One limitation of confocal microscopy is the limited area under observation, which is overcome by observing a larger number of samples. The other limitation is the lack of registration of images between follow-ups, as the same area is not imaged from examination to examination. This limitation is the purview of confocal manufacturers who can develop software algorithms that allow registration of a landmark based on contrast ratios of image pixels. Another limitation of confocal microscopy and this study is the subjective nature of the measurements. Interobserver variability in cell counts can approach 8%13 yet experienced observers have shown differences of <3%.3 Additionally, the keratocytes may not all be in the same plane, which can also cause counting errors. Other limitations of this study are the unequal number of patients in the PRK and LASIK groups and the lack of a control group. These limitations could not be avoided due to the small sample size.
Keratocytes function to maintain the health and clarity of the corneal stroma.13 Compared to corneal endothelial and epithelial cells, keratocytes have moderate regenerative capacity. Epithelial cells are readily regenerated with complete re-epithelialization after injury; however, endothelial cells do not regenerate.14 Measuring the changes in keratocyte density after refractive surgery will help develop an understanding of the impact of surgery on the cornea.
Vesaluoma et al10 postulated that anterior stromal cell loss begins 6 months after LASIK. They attribute this observation to the loss of neural input to the keratocytes due to severing of the nerves during LASIK, but to a lesser degree in PRK.10 Although the main cause of keratocyte loss after refractive surgery remains ambiguous, keratocyte necrosis and apoptosis have been suggested as possible causes.10 Apoptosis and necrosis are the results of cell death due to exposure to lethal stresses. Thermal effects due to the ablation, mechanical debridement, and microkeratome cut all represent such stresses. In the present study, keratocyte density in the retroablation zone decreased and was found to be statistically significant (P<.0001) 6 months after LASIK. Compared to the anterior stroma, we believe this higher decrease can be attributed to the direct effect of laser ablation on the retroablation zone.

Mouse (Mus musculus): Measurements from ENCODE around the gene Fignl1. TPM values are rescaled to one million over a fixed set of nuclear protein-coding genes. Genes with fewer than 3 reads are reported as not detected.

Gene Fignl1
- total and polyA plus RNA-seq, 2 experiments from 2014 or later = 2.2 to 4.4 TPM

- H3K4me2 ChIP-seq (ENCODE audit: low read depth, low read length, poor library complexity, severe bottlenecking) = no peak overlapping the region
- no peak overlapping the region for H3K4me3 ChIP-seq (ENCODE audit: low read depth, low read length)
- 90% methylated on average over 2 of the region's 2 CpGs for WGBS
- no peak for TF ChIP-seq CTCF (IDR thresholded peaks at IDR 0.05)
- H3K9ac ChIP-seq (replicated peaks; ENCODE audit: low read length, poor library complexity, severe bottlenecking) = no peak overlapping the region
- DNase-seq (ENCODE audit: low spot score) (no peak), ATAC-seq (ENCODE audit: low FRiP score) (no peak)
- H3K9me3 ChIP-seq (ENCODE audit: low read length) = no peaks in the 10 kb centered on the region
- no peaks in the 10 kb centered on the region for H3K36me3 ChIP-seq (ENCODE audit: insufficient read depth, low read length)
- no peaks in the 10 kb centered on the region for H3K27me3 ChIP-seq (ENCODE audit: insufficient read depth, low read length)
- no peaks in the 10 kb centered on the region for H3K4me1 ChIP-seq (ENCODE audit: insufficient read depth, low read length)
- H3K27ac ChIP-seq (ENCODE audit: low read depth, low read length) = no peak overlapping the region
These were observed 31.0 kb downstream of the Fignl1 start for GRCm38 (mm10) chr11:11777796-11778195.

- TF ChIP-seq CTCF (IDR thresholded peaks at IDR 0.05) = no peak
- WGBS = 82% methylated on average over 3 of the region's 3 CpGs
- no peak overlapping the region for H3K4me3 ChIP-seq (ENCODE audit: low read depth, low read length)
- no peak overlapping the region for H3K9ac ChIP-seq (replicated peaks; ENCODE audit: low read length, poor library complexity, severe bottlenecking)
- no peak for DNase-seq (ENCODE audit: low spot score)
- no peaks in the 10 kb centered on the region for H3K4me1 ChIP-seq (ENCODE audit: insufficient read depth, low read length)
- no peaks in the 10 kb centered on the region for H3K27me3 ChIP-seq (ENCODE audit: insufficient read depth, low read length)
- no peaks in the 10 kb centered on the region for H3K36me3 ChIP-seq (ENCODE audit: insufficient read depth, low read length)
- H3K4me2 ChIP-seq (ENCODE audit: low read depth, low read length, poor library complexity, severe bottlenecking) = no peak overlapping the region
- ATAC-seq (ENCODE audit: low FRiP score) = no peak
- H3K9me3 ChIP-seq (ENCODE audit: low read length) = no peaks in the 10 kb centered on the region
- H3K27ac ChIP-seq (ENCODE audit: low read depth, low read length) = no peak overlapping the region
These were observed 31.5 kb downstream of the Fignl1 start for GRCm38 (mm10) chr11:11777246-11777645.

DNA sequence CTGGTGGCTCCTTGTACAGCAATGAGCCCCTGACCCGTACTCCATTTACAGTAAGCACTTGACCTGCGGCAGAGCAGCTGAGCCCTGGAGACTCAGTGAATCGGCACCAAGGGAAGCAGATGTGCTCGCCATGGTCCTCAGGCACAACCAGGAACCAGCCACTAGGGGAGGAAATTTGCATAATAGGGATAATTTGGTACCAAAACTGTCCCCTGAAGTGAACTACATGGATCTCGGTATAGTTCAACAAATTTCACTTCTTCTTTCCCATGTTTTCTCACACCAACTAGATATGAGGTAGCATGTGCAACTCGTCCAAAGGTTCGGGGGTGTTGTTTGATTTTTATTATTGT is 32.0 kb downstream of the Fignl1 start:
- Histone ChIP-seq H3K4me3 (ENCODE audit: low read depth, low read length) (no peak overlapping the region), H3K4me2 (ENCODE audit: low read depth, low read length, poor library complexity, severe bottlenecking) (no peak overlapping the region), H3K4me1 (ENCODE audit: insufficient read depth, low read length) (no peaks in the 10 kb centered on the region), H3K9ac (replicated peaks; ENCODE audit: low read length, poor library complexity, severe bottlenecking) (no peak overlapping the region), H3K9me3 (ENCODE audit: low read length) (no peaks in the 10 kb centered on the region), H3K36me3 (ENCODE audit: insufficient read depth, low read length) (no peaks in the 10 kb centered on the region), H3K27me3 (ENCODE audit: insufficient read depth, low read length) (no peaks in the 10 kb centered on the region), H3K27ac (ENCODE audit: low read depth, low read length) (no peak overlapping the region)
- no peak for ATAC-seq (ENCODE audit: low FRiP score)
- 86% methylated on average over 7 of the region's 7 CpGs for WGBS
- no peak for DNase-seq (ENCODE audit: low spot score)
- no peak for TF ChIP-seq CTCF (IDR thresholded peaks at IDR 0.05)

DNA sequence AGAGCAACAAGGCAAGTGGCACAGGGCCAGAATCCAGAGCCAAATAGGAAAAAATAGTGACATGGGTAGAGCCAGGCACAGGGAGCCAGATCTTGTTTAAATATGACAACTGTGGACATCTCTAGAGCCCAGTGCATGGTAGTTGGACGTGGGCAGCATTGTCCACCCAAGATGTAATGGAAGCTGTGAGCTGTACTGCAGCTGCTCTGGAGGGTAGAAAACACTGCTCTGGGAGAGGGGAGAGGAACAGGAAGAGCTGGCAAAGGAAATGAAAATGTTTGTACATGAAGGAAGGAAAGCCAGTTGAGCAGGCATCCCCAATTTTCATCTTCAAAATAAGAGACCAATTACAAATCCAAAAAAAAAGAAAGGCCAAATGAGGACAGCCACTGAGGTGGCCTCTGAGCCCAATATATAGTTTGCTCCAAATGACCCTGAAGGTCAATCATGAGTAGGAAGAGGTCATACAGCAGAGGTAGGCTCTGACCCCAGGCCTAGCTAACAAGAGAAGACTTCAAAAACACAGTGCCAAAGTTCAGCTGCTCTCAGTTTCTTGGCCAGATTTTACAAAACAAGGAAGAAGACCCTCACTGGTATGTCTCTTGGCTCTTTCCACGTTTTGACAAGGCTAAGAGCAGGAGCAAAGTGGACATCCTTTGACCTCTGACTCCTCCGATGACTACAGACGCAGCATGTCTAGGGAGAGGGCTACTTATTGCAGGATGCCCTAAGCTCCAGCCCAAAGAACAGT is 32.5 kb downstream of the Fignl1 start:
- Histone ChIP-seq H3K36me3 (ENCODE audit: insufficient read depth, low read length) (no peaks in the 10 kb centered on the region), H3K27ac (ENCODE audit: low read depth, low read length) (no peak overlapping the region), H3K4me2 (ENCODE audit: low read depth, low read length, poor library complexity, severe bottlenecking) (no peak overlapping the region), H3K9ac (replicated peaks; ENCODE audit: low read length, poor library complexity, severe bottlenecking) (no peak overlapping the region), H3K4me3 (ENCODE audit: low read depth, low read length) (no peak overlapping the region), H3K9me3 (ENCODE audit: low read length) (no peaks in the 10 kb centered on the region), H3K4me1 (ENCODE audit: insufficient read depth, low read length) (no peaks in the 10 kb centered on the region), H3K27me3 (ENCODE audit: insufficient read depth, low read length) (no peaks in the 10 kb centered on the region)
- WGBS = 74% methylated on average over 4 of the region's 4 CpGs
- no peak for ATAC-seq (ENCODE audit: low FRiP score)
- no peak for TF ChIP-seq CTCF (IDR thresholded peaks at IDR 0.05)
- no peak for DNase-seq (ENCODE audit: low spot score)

The decreases in corneal cellular density have also been attributed to the lack of a robust cellular proliferative response to cell loss.14 Keratocyte density anterior to the retroablation zone remained reduced by 42% up to 5 years after LASIK and PRK.9 Regions of keratocyte apoptosis at the flap edge may never be replaced by new keratocytes.3 One study reported that the decrease in keratocyte density after LASIK has both an acute and a chronic phase.11
The question remains whether the loss of cells following PRK or LASIK as reported in the present study reduces the health and function of the cornea. To date, clinical studies have shown that this reduction in cell count does not affect the overall health of the cornea.14 Even various long-term studies provide evidence of visual improvement after refractive surgery,15,16 possibly indicating that there are few clinical consequences to the reduction of keratocyte density.
In the present study, endothelial cell count showed an increase of 0.27% and 1.39% after LASIK and PRK, respectively. The hexagonal cells also increased in both groups after surgery. However, this increase was not statistically significant (P>.05). Because endothelial cells do not divide and laser ablation does not affect endothelial cells substantially, this slight increase in number can be attributed to counting errors that are byproducts of different cross-sections imaged before and after surgery.
Using confocal microscopy, reductions in keratocyte density were noted in the anterior stroma, which were statistically significant, and the posterior stroma after PRK and LASIK. No significant differences were noted between PRK and LASIK in terms of changes in endothelial cell count in the different layers of the stroma and endothelium. The effects of different mechanical or laser ablation stresses on cell density postoperatively warrant further investigation.